For information specific to AZUB’s 2-wheelers, look here.

Like many high-end recumbent makers, AZUB typically builds your trike to order and gives you lots of choices.  This is a good thing so long as you know what you want and don’t find all these decisions intimidating.  We’ll lay our your major choices specifying the parts on your AZUB.  You don’t have to read all this, we can just listen to your wants, needs, and budget and work up the spec for you.

The basic distinctions

AZUB essentially offers three different trikes, distinguished by what level of suspension you want.  The T-Tris is unsuspended (no shock absorption), the TriCon is rear suspended (suspension on the rear wheel only), and the Ti-Fly is fully suspended.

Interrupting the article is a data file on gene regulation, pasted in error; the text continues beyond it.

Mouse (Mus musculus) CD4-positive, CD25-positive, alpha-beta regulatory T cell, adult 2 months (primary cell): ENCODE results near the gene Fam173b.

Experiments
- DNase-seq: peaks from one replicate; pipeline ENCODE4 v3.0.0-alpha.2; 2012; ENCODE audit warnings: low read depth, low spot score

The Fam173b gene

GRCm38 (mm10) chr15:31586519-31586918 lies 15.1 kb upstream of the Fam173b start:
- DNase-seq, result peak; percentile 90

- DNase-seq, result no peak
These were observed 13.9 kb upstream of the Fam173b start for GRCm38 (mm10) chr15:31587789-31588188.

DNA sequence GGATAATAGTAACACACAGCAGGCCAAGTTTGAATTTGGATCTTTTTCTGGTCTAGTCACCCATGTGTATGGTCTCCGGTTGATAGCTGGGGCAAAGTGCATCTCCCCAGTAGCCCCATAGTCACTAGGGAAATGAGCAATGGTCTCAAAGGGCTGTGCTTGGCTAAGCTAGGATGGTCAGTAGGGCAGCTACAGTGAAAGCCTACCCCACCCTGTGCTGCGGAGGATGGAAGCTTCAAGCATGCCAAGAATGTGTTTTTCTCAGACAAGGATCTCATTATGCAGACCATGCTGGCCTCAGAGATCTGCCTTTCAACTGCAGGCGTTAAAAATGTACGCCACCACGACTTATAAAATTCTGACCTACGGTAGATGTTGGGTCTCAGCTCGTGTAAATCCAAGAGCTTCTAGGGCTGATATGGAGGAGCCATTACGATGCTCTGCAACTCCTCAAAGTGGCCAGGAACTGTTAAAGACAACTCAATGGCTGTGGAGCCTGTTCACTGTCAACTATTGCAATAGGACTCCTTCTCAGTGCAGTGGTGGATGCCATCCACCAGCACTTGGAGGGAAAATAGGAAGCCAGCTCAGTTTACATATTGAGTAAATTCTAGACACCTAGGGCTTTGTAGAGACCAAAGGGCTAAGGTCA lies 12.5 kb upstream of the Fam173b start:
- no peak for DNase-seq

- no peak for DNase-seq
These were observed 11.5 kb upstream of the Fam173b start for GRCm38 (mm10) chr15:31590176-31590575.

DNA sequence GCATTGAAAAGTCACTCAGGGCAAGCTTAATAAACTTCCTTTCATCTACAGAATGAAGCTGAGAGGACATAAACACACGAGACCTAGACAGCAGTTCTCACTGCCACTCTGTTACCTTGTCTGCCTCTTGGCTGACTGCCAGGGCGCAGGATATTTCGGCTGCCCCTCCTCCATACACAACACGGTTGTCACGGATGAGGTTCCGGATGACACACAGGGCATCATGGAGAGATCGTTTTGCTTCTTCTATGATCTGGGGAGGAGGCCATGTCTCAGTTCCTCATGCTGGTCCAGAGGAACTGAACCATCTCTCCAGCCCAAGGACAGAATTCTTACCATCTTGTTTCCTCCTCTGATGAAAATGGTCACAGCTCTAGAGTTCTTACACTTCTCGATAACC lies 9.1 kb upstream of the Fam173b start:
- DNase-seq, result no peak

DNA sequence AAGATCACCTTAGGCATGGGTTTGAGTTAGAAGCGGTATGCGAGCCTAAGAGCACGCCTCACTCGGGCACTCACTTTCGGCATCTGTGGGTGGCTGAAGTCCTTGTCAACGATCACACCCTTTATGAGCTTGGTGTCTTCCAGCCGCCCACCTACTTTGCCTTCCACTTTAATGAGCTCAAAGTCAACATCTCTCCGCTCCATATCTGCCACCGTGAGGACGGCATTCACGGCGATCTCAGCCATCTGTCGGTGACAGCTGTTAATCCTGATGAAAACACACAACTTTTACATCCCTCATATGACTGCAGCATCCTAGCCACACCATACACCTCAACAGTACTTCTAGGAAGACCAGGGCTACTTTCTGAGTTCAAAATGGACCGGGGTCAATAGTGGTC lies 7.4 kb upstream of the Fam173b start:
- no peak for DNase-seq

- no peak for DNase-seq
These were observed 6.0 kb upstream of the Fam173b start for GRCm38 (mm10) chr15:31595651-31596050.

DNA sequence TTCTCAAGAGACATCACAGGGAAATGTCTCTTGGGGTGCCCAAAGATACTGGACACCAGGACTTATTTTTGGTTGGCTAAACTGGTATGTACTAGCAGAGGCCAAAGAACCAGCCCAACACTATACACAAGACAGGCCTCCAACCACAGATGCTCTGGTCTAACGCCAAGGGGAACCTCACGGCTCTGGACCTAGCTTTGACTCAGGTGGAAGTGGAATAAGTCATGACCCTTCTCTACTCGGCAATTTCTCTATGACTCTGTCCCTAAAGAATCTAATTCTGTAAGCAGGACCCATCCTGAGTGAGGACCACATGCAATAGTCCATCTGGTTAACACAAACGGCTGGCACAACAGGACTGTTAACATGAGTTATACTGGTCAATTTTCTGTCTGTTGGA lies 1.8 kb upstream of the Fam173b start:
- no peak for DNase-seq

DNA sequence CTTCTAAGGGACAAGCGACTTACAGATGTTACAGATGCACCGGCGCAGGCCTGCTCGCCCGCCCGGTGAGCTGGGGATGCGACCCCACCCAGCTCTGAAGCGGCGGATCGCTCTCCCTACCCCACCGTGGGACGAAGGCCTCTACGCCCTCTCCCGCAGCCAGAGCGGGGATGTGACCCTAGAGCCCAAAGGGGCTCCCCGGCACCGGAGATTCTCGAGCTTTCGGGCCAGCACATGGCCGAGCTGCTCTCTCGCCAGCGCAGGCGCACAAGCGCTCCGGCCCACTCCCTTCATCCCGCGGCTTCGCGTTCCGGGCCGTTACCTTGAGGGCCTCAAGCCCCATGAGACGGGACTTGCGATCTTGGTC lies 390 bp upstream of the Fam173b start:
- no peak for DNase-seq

There are two other trikes.  The Ti-Fly X is a Ti-Fly reconfigured in front to work with larger front wheels, specifically for rugged off-road use.  The FAT is a T-Tris redesigned in the rear end and in the front hubs to accommodate extra-wide tires for sand, snow, mud, or other challenges.

The feel of all these trikes are similar in the seat choices and the handling.  The rear suspended TriCon and Ti-Fly are more stretched out and not as nimble as the T-Tris, and they weigh more.  If you are looking at an electric assist then suspension is likely more worth it, since you’ll be heavier and moving faster, meaning bumps will clatter you around more.